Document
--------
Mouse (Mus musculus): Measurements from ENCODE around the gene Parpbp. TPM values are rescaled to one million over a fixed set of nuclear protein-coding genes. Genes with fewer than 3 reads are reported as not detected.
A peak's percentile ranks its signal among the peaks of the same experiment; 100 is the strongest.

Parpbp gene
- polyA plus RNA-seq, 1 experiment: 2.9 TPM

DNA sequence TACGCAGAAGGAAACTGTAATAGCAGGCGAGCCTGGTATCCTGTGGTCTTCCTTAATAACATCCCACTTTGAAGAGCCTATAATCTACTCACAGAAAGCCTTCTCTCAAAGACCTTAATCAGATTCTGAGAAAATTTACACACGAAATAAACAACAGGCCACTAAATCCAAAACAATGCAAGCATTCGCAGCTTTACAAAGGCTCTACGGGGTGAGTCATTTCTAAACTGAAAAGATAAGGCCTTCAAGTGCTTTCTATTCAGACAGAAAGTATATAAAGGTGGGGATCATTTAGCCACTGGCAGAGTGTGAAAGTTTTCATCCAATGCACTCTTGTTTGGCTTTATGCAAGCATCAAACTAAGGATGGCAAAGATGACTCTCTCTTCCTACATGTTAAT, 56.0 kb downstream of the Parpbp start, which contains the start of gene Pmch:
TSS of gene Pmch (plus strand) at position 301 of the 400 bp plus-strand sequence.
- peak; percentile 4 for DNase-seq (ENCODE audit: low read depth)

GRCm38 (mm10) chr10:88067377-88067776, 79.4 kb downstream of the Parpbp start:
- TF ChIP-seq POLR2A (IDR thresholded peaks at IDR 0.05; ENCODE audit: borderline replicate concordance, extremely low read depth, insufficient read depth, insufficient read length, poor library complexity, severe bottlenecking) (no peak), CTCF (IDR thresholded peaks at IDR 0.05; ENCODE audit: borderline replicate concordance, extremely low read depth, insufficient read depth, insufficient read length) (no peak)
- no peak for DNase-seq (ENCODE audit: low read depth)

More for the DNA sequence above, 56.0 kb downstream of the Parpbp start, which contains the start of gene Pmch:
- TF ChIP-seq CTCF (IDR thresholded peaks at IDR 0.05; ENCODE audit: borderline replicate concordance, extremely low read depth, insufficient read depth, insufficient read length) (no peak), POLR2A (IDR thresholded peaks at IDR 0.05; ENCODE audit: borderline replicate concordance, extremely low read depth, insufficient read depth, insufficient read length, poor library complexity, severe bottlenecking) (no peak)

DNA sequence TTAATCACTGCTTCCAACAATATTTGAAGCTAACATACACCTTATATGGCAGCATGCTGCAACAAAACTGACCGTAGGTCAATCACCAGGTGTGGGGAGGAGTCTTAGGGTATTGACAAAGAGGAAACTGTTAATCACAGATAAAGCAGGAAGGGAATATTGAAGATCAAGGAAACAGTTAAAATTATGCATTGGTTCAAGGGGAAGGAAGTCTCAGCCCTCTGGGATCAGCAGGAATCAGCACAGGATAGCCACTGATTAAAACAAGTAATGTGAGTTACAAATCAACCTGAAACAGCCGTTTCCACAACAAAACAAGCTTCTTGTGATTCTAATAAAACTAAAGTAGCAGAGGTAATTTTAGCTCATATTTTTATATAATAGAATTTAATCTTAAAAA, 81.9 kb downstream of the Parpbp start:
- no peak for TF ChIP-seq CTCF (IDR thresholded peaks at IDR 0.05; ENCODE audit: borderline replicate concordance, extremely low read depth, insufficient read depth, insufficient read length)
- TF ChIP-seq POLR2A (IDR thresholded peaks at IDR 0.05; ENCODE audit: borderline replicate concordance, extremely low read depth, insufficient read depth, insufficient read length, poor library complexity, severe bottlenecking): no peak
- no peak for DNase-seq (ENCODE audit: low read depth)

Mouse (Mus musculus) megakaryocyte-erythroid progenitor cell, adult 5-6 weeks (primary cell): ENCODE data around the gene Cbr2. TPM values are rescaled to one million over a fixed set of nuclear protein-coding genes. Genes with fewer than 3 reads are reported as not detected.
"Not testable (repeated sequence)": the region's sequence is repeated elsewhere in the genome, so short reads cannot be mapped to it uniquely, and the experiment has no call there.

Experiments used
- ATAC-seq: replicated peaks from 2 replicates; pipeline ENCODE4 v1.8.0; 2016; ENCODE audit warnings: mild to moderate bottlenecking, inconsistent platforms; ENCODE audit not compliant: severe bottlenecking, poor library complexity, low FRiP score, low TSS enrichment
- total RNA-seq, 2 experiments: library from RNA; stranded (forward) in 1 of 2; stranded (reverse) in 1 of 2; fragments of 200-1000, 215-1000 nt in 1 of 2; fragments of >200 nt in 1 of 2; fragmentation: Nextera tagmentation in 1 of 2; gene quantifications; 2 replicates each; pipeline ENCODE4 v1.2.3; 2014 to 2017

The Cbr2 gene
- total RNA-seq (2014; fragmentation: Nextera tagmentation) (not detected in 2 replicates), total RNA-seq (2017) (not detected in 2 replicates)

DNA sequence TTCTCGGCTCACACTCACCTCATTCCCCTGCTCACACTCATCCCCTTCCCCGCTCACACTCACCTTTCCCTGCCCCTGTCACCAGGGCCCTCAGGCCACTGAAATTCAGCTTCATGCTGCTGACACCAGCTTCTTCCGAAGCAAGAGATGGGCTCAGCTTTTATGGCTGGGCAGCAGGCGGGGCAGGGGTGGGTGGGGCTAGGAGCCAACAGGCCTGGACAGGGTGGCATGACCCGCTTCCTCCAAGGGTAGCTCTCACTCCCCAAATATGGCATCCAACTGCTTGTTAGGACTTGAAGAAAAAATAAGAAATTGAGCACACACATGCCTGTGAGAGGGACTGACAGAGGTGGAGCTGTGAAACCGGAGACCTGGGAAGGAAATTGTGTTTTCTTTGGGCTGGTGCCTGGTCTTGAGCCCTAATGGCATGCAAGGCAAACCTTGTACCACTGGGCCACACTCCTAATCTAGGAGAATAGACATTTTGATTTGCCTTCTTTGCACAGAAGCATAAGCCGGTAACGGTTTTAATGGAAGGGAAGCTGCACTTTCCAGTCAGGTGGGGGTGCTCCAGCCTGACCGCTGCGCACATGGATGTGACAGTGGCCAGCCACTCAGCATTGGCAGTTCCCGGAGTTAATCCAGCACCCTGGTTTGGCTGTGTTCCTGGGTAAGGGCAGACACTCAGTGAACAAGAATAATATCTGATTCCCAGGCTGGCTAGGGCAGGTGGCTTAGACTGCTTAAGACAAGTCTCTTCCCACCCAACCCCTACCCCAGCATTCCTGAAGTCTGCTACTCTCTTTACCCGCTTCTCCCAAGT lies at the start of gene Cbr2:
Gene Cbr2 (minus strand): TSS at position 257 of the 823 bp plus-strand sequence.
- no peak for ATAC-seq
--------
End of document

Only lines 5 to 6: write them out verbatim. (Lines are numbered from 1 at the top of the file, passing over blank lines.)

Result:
DNA sequence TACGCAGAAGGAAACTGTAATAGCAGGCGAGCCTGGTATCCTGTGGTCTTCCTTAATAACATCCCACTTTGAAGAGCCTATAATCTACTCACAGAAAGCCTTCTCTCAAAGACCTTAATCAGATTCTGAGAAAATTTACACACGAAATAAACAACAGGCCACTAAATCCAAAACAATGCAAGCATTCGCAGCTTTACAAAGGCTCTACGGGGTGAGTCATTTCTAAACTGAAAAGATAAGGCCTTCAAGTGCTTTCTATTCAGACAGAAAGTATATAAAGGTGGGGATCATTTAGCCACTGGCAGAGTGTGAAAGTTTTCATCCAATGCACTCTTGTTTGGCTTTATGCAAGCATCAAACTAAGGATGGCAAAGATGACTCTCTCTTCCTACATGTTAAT, 56.0 kb downstream of the Parpbp start, which contains the start of gene Pmch:
TSS of gene Pmch (plus strand) at position 301 of the 400 bp plus-strand sequence.